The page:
Gun stashed at Radnor High

Police arrested a student after a "shakedown" over lunch money. They found a gun left in an office.

A Radnor high school student who allegedly tried to "shake down" another student for lunch money was arrested yesterday after he told police he had a handgun and had stashed it in the high school, officials said.

The school remained open and expected to open at the regular time today, but with increased security, said spokeswoman Lisa Williamson.

The 16-year-old student, who was charged with a long list of offenses, including making terroristic threats and illegal possession of a weapon, was taken to the Delaware County juvenile facility, where he remains in custody, said Radnor Police Lt. Joe Lunger.

Lunger said that the student was charged as a juvenile and that his name would not be released. He said the initial altercation appeared to be a case of "one student" - the one who was arrested - "shaking down another kid for lunch money."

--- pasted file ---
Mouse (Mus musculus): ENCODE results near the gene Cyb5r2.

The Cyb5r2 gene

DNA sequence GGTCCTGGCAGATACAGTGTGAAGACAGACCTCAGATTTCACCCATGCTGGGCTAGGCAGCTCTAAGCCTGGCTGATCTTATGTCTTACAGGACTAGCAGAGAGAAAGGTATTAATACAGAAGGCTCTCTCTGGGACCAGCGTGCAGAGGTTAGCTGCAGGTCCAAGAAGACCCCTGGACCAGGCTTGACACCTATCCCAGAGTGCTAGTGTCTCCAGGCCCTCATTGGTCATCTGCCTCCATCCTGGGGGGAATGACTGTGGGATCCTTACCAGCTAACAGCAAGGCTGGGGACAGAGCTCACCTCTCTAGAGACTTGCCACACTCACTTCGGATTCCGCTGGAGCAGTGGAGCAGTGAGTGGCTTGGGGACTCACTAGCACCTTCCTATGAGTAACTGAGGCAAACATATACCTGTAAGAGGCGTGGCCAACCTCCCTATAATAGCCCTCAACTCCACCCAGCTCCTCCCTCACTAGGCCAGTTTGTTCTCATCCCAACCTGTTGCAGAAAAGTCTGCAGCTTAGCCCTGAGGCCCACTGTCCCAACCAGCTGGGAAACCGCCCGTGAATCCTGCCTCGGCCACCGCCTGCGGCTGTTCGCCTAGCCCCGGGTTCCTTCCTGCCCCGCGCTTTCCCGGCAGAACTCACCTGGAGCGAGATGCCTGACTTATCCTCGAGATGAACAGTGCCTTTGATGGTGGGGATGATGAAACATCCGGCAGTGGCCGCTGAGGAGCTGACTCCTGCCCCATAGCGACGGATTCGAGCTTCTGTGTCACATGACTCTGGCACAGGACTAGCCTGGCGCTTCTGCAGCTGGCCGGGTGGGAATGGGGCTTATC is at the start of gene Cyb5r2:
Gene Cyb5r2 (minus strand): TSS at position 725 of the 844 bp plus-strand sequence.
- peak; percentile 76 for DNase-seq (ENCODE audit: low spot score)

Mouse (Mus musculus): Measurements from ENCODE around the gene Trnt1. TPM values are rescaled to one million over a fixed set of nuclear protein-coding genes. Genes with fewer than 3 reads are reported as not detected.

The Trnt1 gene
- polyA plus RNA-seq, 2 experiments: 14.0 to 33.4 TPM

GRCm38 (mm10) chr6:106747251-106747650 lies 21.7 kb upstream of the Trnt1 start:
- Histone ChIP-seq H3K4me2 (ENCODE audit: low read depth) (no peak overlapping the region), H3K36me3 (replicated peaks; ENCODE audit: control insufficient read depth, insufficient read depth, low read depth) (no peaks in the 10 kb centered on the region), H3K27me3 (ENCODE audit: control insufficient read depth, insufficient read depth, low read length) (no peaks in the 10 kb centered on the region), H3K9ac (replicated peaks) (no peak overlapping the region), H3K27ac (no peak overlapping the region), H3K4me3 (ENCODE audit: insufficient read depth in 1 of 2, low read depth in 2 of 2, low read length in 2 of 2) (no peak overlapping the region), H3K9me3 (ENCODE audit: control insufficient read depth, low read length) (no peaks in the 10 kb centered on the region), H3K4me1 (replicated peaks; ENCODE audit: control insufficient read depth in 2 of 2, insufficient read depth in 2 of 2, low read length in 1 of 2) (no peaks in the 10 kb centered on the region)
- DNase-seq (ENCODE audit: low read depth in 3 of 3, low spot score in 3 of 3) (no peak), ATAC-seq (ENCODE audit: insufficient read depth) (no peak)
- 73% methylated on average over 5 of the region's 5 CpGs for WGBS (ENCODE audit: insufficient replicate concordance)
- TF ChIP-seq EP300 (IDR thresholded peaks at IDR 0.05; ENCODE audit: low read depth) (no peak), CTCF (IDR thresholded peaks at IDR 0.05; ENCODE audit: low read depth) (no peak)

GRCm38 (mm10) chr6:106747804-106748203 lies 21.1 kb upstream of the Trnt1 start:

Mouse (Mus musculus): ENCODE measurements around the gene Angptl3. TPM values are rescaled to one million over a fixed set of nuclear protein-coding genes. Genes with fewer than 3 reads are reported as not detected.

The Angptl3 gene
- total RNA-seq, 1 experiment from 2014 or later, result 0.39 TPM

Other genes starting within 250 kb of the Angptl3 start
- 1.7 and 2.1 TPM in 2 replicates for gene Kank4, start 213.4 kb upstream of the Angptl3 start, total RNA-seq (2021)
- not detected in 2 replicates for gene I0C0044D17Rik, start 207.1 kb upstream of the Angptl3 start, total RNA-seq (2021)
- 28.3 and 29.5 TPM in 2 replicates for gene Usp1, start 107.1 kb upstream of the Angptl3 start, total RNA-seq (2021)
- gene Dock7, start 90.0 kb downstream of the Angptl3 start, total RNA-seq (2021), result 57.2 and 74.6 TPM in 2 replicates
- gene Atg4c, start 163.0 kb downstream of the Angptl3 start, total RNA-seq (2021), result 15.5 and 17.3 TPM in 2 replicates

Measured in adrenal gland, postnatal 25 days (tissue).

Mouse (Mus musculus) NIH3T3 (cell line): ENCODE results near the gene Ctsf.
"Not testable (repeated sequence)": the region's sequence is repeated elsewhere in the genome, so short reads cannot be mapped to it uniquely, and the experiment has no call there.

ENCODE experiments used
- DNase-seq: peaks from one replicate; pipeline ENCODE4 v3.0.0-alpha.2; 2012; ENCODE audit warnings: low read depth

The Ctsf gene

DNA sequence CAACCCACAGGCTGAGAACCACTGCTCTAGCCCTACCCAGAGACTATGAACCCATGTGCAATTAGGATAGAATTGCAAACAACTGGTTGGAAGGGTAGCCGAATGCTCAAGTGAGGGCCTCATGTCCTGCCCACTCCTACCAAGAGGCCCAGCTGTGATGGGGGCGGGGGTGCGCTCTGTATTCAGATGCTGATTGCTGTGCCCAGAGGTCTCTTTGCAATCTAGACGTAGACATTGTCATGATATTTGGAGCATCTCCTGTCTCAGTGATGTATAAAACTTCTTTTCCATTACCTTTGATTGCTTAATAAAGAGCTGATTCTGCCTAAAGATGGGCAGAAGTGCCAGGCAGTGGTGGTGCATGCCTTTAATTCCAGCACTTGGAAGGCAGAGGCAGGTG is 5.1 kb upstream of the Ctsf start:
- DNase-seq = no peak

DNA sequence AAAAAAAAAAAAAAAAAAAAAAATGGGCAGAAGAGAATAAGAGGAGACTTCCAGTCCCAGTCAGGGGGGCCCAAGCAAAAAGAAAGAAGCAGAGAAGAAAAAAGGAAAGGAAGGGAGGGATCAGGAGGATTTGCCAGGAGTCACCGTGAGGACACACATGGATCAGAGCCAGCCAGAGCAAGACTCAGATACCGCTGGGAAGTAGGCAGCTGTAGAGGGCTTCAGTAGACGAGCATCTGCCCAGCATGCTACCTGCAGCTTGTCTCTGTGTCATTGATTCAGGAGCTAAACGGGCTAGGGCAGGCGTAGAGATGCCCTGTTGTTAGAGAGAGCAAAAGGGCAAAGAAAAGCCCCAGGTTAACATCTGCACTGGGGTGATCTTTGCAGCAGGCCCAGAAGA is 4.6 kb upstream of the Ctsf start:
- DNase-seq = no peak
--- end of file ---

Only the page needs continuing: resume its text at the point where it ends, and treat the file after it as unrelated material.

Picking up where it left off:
School officials called police after the two students were seen fighting in the high school about 9 a.m. The 16-year-old, after being taken to the Radnor police station, told police that he had been carrying a concealed weapon, Williamson said. The student told the police that he had hidden the gun in an administrator's office at the high school after he was taken to the office for fighting. The police found the handgun in the office, Williamson said. No one had seen or been threatened with the gun at the school, she added.

Lunger said police do not know where the student got the small-caliber gun although it appeared that it did not come from the student's home.

The gun was not loaded when police found it, he said, but ammunition was found with it.

This is the second gun scare this school year at Radnor High School, a high-performing school in a prosperous district. The high school was shaken in October when a senior, Cameron Plaice, was arrested for writing a gun threat on a bathroom wall. Plaice, who spent 12 days in the Delaware County prison after he was arrested, was eventually allowed to enter a first-time offender's program; he is finishing out the school year at a school in Chester County. Plaice told officials he never intended to hurt anyone and was responding to anti-Semitic and racist slurs he had seen on the wall.


Contact staff writer Dan Hardy at 610-701-7638 or dhardy@phillynews.com.